A platform for positive and constructive discussion on ways of looking at history, architecture, archaeology, and conservation
Thirty short years ago Kamaladevi Chattopadhyaya (whose stretch of imagination was as long as her name) conjured up an Environment Group at the India International Centre. Lots of people turned up, each with at least half-a-dozen grumbles in her pocket. And Kamaladevi looked around with her winning smile and said “Right. Now do something about it!” And before we could get a grip on things we were divided up into three unequal groups – environment (which included green areas, air pollution, and monuments), water and sewerage, traffic and transport. That one-ninth which took on ‘monuments’ began with two members, but kept increasing. In 1985, by which time the Environment Group had got fragmented, the one-ninth regrouped as the Conservation Society of Delhi – a word that often was transformed into Conversation or Conservancy. CSD was an enthusiastic bunch of people who kept going without getting distracted into applying for ‘funding’. They were the second to conduct ‘heritage walks’ in Delhi (the first being the legendary Nigel Hankin who also compiled that superb dictionary of Indian English Hanklin-Janklin). The CSD walks increased to 18 a year, beginning with Lal Kot and ending with Lutyens’ New Delhi. CSD was the first to use the PIL route to save endangered monuments. When the government announced that the canopy at India gate was to be removed, they kept up a protest through articles, letters and meetings which led to the order being withdrawn. Workshops with school teachers, discussions at the IIC where the DDA and the ASI officials sat across from each other, and the celebration of World Heritage Day on 18 April relentlessly reminded Dilliwalas that Delhi was 1000 years old, and there was still so much to discover, so much to cherish !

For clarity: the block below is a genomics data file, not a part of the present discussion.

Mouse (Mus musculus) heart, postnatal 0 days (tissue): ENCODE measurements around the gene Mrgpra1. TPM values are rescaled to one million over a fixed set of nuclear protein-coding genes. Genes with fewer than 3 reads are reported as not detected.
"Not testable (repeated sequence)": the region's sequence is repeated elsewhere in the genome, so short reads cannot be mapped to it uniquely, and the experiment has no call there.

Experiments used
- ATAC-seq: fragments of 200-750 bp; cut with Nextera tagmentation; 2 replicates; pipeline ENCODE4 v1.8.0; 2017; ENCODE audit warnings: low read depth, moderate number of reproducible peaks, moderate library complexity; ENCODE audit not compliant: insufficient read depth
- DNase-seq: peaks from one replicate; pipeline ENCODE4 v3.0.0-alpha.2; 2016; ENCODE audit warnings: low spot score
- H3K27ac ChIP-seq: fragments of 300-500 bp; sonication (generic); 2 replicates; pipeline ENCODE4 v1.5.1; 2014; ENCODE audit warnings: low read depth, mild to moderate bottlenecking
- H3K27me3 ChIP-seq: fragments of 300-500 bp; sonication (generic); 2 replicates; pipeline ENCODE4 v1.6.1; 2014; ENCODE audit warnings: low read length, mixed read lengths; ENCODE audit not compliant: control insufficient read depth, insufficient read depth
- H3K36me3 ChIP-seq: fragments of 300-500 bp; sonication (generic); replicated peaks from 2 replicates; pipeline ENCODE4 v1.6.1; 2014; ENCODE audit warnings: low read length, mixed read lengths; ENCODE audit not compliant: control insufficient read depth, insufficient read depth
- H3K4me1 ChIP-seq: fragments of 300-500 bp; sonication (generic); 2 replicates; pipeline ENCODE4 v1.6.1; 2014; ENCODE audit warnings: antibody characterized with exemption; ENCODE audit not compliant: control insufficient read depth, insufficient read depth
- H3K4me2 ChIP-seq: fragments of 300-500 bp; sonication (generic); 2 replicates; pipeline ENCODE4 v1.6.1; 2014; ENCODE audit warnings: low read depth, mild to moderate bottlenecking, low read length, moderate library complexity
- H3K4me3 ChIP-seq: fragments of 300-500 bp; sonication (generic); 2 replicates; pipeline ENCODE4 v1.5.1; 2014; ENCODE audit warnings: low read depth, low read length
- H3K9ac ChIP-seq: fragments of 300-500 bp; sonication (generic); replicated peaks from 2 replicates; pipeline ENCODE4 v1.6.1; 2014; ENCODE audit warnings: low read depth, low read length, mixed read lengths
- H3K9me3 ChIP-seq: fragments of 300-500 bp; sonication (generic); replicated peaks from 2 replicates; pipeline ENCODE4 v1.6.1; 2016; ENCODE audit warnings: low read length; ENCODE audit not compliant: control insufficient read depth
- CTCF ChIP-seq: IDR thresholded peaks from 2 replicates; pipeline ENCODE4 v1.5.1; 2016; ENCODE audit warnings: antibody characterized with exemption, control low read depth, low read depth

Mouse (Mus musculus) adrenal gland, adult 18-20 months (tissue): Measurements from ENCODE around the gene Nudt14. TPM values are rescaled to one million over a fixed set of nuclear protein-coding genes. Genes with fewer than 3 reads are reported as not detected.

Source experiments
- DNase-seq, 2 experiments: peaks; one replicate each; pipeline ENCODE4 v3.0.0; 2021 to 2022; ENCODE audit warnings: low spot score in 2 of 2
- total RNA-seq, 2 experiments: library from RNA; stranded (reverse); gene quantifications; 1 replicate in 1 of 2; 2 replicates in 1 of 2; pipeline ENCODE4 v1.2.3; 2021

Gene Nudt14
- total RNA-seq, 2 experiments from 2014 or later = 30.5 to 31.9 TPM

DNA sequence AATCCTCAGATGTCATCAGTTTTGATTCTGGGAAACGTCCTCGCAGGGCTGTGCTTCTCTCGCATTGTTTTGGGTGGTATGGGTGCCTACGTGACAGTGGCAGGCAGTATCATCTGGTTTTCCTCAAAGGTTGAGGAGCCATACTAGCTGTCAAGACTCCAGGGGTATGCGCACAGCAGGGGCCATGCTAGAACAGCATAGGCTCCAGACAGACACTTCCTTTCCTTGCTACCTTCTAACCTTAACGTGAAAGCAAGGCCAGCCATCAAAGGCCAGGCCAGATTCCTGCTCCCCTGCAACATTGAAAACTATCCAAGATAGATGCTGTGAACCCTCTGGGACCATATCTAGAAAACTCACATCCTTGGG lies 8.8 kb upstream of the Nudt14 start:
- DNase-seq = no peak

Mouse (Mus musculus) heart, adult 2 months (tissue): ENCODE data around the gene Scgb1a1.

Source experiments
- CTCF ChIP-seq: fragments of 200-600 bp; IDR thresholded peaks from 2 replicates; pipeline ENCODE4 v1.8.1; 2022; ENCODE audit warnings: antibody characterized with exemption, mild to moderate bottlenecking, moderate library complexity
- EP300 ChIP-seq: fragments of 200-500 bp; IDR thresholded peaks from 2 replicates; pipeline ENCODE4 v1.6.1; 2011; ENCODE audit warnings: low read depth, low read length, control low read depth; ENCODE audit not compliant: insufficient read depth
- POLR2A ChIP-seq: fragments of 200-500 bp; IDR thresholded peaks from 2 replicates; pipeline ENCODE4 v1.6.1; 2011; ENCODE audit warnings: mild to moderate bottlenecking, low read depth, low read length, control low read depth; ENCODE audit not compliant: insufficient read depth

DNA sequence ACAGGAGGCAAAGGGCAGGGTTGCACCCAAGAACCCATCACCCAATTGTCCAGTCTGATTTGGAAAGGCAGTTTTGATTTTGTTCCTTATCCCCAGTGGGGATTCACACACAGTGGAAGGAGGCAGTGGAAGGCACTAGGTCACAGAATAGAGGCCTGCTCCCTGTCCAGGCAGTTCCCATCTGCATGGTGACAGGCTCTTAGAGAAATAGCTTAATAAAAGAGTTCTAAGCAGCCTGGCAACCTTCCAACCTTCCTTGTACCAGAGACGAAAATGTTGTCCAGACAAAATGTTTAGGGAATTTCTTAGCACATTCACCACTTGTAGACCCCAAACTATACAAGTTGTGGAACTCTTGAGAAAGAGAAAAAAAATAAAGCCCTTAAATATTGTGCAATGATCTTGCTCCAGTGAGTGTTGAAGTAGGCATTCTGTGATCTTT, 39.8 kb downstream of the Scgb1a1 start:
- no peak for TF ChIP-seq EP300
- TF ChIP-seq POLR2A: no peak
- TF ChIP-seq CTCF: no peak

We felt optimistically that attitudes were changing…. But one thing did not change. Through these past three decades, there has been a depressing monotony to the way newspapers refer to the ASI. They hardly ever get a ‘good press’. The adjective ‘neglected’ seems to have attached itself to the word ‘monument’. The British introduced certain institutions which we have inherited – the ASI, the post office, the railways, and of course cricket. Why is it that the ASI is the only one that gets the brickbats? Because the average citizen sees the monuments, but does not trouble to see the work the ASI does, the number of skills that are woven together, the battles they fight – against encroachers, thieves, visitors not educated to respect public places. Isn’t it time to realise the responsibility of citizens in helping look after ‘protected’ monuments? Think of sites which are well-kept – expensive hotels, where much money is spent, private lawns be they ever so small, where much affection is spent. Isn’t it possible for our monuments – the ambience of which can never be replicated or revived once destroyed – to look equally beautiful? Don’t we owe that to the craftsmen who built them ? Go look at Masjid Moth, crushed into a corner behind South Extension II – and ask yourself how you would like it to look. Walk into Khirki Masjid or Begumpur Masjid, and then go see them featured in George Michell’s Architecture of the Islamic World – and give a little of your time to thinking how you could help them once again to look the way they should.
Therefore FrASI – there are so many of us who feel this way, who would feel better if they frequently did something small and immediate for Delhi’s heritage, instead of leaving the custodians to soldier on alone, or the ‘experts’ to prepare plans which take years and crores to become a reality. Isn’t it possible that this will be the way to create the sense of citizenship which our young megacity still has not developed ?